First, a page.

Why It’s So Hard to Admit You’re Wrong

May 24, 2017

By Kristin Wong

Despite your best intentions and efforts, it is inevitable: At some point in your life, you will be wrong.

Mistakes can be hard to digest, so sometimes we double down rather than face them. Our confirmation bias kicks in, causing us to seek out evidence to prove what we already believe. The car you cut off has a small dent in its bumper, which obviously means that it is the other driver’s fault.

Psychologists call this cognitive dissonance the stress we experience when we hold two contradictory thoughts, beliefs, opinions or attitudes. For example, you might believe you are a kind and fair person, so when you rudely cut someone off, you experience dissonance. To cope with it, you deny your mistake and insist the other driver should have seen you, or you had the right of way even if you didn’t.

“Cognitive dissonance is what we feel when the self-concept — I’m smart, I’m kind, I’m convinced this belief is true — is threatened by evidence that we did something that wasn’t smart, that we did something that hurt another person, that the belief isn’t true,” said Carol Tavris, a co-author of the book “Mistakes Were Made (But Not by Me).”

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2 comments on “Why It’s So Hard to Admit You’re Wrong

  • thev’e completely ignored that a large factor is to maintain reputation as a competent person to others not just to your own ego.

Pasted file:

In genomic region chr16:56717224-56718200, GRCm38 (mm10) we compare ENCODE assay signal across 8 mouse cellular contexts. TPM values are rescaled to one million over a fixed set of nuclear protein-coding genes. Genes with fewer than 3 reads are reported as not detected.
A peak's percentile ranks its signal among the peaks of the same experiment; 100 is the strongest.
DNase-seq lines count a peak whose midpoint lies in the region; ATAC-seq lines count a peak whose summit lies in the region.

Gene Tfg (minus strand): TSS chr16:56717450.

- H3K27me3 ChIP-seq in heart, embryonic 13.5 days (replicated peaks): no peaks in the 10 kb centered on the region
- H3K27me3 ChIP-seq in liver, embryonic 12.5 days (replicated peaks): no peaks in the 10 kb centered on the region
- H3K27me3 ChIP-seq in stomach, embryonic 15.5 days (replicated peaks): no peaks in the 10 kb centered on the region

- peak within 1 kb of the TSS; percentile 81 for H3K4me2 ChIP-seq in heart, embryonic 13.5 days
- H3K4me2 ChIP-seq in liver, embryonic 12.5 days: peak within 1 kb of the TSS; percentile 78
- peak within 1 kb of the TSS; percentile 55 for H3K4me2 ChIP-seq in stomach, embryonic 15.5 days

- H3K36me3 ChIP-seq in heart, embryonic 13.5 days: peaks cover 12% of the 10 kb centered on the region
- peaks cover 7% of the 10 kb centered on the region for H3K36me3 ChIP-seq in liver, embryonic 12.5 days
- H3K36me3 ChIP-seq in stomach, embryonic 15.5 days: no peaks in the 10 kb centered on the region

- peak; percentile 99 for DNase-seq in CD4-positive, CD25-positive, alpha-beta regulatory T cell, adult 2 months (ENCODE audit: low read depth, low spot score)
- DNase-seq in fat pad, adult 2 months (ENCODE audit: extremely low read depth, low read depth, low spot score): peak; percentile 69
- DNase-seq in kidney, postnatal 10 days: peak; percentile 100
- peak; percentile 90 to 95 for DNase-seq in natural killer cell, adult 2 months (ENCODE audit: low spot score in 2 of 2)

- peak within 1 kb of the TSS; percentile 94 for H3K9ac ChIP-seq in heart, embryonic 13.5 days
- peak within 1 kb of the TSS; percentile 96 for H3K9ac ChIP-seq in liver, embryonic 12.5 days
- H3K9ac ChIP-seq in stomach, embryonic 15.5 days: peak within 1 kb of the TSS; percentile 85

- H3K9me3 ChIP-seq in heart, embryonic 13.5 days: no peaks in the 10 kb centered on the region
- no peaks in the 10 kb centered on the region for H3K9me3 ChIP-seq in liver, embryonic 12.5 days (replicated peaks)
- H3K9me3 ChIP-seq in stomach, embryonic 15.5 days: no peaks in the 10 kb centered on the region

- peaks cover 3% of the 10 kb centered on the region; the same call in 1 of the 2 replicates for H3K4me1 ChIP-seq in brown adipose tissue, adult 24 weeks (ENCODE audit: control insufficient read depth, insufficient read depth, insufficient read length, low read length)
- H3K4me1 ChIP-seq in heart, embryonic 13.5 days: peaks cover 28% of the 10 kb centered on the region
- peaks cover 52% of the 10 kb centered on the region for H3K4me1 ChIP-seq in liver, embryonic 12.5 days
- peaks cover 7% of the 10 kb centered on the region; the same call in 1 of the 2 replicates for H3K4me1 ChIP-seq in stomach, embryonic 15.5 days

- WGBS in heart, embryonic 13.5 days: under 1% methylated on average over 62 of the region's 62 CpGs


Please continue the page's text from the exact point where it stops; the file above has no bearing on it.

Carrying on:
Report abuse

  • @OP – Why It’s So Hard to Admit You’re Wrong

    Let’s see if the pope is is up to the challenge?


    Canadian Prime Minister Justin Trudeau has a request for Pope Francis: say sorry for the role of the Catholic Church in a Canadian school system where indigenous children were abused.

    The PM met the pontiff at the Vatican on Monday as part of his trip to Italy for the G7 summit.

    The residential schools were set up from the 1880s to take children from their families and assimilate them into mainstream Canadian society.

    The last one closed in 1996.

    Some 150,000 aboriginal children were forcibly removed from their families, and sent to live in church-run boarding schools where they were forbidden to speak their language or practise their own culture.

    Canada’s Truth and Reconciliation Commission has called for a papal apology, as part of the healing process for survivors.

    Although details of Mr Trudeau’s private audience have not been made public, the Vatican confirmed the talk was “cordial” and lasted about 36 minutes.

    The Vatican said the conversation “focused on the themes of integration and reconciliation, as well as religious freedom and current ethical issues” but did not mention an apology directly.

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